Yeah, yeah, I know, I’m not in the 18-to-35 bracket any more. Maybe you don’t CARE about my business any more, because I’m old enough to remember when theatres were better than they are now… but I’m also old enough to know something about people, and about business.

…and I am here to tell you that I will cheerfully drive twenty miles to any theatre showing a movie I want to see that provides ALL of these services. And I suspect I’m not alone.

Watch and learn, boys. Or at least, I hope.

Roger Ebert has argued repeatedly, with backup from some electrical engineering-types, that turning down the brightness on the projector actually does nothing to preserve bulb life, and thus saves no money at all.

I don’t know enough about it to know that he’s right, but the arguments seemed convincing.

Perhaps someday they will build an Alamo Drafthouse in Dallas.

And there will be much rejoicing.

I understand they’re doing one in San Antonio.

Gonna have to look into that.

I’ve seen a lot of complains for US cinemas in these boards. I have never had any of these problems in the UK, and I usualy watch one movie per week. Just yesterday I went to see “The cronicles of Riddick” at the Cardiff UCI cinema. Everything was perfect. Like watching it in my living room. (BTW, Vin Diesel kicks ass!) The ticket was about £5.50 IIRC.

Well, yeah, but driving to England represents a bit of a problem for us Texans.

Even ignoring the time factor.

My local theatre has none of these problems. They show no ads. I’ve seen people taken out of the theatre. I don’t truly know about the credits, as I leave as soon as they start. No, my complaint with my local theatre is the sound is’nt loud enough. I don’t know if it is because of my hearing or poor sound mixing by the studios, but I find myself straining to hear the movie too often. On The Bourne Supremacy for example.

I hear you on the commercials thing. I went to see Shrek 2 in London and I swear there were at least 15 minutes of commercials; not trailers, not quick promos, but out-and-out made-for-TV commercials. For the amount of money I paid, I don’t expect to sit through about the same number of commercials I’d have seen had I watched it on TV. And the commercials started five minutes after the movie time that was posted. What really pissed me off though, was on my flight back, guess what the in-flight movie was? And no commercials.

I had assumed, though, that it was a London thing, because I hadn’t had that problem in the US. Of course, I rarely go to the movies either.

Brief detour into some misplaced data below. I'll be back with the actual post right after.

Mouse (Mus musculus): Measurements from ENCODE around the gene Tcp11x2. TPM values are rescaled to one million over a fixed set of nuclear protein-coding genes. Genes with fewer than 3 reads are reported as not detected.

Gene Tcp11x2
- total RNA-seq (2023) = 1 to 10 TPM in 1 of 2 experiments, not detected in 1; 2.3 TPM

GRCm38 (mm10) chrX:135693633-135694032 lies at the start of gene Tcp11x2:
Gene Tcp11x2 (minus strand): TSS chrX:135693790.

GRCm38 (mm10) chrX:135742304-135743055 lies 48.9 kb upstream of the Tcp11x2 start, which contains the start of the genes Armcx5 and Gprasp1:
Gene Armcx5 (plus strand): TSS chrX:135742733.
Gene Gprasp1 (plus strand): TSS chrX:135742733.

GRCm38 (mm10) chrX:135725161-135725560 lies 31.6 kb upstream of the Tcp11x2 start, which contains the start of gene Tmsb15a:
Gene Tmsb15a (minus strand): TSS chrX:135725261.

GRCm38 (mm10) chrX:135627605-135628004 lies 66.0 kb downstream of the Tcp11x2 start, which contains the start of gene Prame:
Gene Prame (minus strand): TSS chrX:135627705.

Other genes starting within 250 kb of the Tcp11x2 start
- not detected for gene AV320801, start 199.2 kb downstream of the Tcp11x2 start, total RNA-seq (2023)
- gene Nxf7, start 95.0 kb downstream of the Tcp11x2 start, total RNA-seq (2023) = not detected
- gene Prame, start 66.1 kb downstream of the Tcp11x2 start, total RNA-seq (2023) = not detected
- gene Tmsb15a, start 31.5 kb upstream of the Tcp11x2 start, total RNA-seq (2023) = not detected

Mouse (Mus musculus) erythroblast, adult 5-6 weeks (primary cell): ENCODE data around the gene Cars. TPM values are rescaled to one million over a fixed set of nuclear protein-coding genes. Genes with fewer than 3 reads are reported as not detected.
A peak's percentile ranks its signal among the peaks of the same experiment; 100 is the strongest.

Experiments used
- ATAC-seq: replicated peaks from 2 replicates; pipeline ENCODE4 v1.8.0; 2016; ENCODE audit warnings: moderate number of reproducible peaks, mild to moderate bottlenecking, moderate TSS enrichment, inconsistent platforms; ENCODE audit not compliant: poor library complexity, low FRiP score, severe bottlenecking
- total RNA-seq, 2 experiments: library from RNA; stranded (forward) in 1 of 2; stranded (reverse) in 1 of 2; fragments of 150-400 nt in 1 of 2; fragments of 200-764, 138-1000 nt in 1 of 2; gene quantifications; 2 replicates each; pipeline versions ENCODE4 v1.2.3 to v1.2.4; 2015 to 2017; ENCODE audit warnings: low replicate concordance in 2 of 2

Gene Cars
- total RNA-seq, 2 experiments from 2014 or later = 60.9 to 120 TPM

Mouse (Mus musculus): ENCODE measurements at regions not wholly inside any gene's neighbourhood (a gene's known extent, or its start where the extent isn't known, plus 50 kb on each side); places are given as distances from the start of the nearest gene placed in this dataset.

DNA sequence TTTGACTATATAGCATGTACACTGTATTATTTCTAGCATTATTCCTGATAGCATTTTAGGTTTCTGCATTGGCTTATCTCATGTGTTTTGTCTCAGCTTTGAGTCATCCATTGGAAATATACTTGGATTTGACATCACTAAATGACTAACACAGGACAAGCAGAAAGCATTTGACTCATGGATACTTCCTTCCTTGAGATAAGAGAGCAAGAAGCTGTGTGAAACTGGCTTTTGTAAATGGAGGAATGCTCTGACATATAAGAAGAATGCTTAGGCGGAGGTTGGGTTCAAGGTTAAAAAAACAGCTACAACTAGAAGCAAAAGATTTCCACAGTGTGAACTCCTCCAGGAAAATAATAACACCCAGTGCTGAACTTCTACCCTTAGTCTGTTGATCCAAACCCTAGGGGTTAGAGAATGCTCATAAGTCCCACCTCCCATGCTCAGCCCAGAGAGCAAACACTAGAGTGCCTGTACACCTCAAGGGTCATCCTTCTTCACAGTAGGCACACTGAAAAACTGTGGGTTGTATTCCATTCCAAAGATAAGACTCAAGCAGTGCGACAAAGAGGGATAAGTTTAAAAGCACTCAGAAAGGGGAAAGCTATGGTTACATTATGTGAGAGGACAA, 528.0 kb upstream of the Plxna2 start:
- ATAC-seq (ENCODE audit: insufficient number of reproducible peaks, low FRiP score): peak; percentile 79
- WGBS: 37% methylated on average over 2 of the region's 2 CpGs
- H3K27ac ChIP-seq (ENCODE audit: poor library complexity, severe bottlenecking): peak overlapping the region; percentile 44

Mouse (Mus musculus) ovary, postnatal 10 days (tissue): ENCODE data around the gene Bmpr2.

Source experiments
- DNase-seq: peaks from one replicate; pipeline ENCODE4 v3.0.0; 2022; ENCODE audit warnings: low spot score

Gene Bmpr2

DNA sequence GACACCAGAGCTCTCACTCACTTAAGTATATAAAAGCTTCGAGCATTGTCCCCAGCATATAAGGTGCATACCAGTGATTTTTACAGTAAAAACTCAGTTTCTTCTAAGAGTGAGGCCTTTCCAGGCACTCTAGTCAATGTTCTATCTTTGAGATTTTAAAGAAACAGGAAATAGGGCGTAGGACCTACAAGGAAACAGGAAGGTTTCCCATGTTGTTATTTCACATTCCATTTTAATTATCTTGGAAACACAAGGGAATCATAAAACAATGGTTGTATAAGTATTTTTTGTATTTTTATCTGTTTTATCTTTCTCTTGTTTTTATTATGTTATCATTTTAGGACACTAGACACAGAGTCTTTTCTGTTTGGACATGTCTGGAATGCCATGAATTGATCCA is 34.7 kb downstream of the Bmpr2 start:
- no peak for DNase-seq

For the most part I agree on the adverts. However, sometimes cinemas get to show adverts that were deemed “too racy” for TV or what-have-you, such as the Travelocity “air stewards” commercial, and, over here at least, there’s also the excellent “Orange Film Commission Board” adverts (such as the latest one with Sean Astin). As they have the tagline “Don’t let a mobile phone ruin your movie”, they wouldn’t work viewed anywhere else. The first time I saw that particular one was when I went to see Troy. It’s sad when an advert is more entertaining than the movie itself.

Oh, Og! I frequenlty find it the opposite and always bring earplugs to the theatre. The Matrix was litigiously loud – and I mean that literally. The sound levels were slightly above the threshold of pain at times (many audience members had to sit the entire movie with the fingers in their ears) which means that actual ear damage was likely occuring. The speakers couldn’t even take it and there was a lot of distortion and rumbling. I neer returned to that theatre.

What you may have been experiencing is either damage to the soundtrack or the film wasn’t aligned properly. The soundtrack is on a strips that runs down the side of the film strip (in the area where there is no image). The dialogue and sound effects are usually separate than the musical score (unless the technology has changed by now). I’ve seen movies where it’s obvious that the edges of the film had been munched like a tape in a bad tape player because you could hear the warbling sound.

We had that during LOTR - Two Towers. There track that had the dialogue was okay, but the music track was terrible with warbling throughout, so it sounded ridiculous and reminded me of those old film they’s show you in school where you had to manually turn to the next slide at the sound of the BEEP!

“BrRrUuUushSHsh yYoOuUr teeEEeeth wWiIth uUp aAnd ddowOWn – BOOP!”